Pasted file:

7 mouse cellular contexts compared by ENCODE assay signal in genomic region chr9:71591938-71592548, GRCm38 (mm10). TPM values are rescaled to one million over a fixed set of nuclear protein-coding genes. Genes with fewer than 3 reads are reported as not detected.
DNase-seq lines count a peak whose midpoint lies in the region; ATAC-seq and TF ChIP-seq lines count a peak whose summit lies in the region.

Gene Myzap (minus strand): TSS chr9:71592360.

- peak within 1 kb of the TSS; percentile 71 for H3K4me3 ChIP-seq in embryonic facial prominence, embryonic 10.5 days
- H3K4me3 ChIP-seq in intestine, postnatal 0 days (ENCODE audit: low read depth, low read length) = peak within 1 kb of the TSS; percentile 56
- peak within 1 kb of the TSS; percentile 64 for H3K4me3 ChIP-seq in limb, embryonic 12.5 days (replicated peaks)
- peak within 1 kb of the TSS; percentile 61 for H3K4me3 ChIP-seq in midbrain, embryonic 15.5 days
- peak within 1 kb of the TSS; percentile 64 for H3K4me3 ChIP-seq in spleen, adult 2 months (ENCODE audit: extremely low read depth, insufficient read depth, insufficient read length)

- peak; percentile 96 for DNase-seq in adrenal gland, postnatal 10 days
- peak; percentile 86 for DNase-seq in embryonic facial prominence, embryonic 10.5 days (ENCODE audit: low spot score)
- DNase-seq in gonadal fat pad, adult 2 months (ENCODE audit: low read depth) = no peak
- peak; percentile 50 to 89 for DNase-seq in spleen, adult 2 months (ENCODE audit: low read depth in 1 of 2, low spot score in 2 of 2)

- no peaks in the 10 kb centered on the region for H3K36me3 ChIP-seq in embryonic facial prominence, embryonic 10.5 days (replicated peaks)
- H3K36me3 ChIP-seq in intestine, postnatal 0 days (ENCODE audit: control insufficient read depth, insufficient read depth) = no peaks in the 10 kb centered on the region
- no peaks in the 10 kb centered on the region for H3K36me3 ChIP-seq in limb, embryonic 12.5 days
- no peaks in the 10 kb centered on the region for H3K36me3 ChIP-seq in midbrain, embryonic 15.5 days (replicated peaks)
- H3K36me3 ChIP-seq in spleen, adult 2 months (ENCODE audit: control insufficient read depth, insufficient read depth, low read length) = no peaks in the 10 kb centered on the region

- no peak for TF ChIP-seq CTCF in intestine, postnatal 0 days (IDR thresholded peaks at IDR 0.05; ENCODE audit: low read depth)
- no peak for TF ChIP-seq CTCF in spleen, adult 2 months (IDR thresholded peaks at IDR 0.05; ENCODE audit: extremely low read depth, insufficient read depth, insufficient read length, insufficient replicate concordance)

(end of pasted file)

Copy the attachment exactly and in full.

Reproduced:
7 mouse cellular contexts compared by ENCODE assay signal in genomic region chr9:71591938-71592548, GRCm38 (mm10). TPM values are rescaled to one million over a fixed set of nuclear protein-coding genes. Genes with fewer than 3 reads are reported as not detected.
DNase-seq lines count a peak whose midpoint lies in the region; ATAC-seq and TF ChIP-seq lines count a peak whose summit lies in the region.

Gene Myzap (minus strand): TSS chr9:71592360.

- peak within 1 kb of the TSS; percentile 71 for H3K4me3 ChIP-seq in embryonic facial prominence, embryonic 10.5 days
- H3K4me3 ChIP-seq in intestine, postnatal 0 days (ENCODE audit: low read depth, low read length) = peak within 1 kb of the TSS; percentile 56
- peak within 1 kb of the TSS; percentile 64 for H3K4me3 ChIP-seq in limb, embryonic 12.5 days (replicated peaks)
- peak within 1 kb of the TSS; percentile 61 for H3K4me3 ChIP-seq in midbrain, embryonic 15.5 days
- peak within 1 kb of the TSS; percentile 64 for H3K4me3 ChIP-seq in spleen, adult 2 months (ENCODE audit: extremely low read depth, insufficient read depth, insufficient read length)

- peak; percentile 96 for DNase-seq in adrenal gland, postnatal 10 days
- peak; percentile 86 for DNase-seq in embryonic facial prominence, embryonic 10.5 days (ENCODE audit: low spot score)
- DNase-seq in gonadal fat pad, adult 2 months (ENCODE audit: low read depth) = no peak
- peak; percentile 50 to 89 for DNase-seq in spleen, adult 2 months (ENCODE audit: low read depth in 1 of 2, low spot score in 2 of 2)

- no peaks in the 10 kb centered on the region for H3K36me3 ChIP-seq in embryonic facial prominence, embryonic 10.5 days (replicated peaks)
- H3K36me3 ChIP-seq in intestine, postnatal 0 days (ENCODE audit: control insufficient read depth, insufficient read depth) = no peaks in the 10 kb centered on the region
- no peaks in the 10 kb centered on the region for H3K36me3 ChIP-seq in limb, embryonic 12.5 days
- no peaks in the 10 kb centered on the region for H3K36me3 ChIP-seq in midbrain, embryonic 15.5 days (replicated peaks)
- H3K36me3 ChIP-seq in spleen, adult 2 months (ENCODE audit: control insufficient read depth, insufficient read depth, low read length) = no peaks in the 10 kb centered on the region

- no peak for TF ChIP-seq CTCF in intestine, postnatal 0 days (IDR thresholded peaks at IDR 0.05; ENCODE audit: low read depth)
- no peak for TF ChIP-seq CTCF in spleen, adult 2 months (IDR thresholded peaks at IDR 0.05; ENCODE audit: extremely low read depth, insufficient read depth, insufficient read length, insufficient replicate concordance)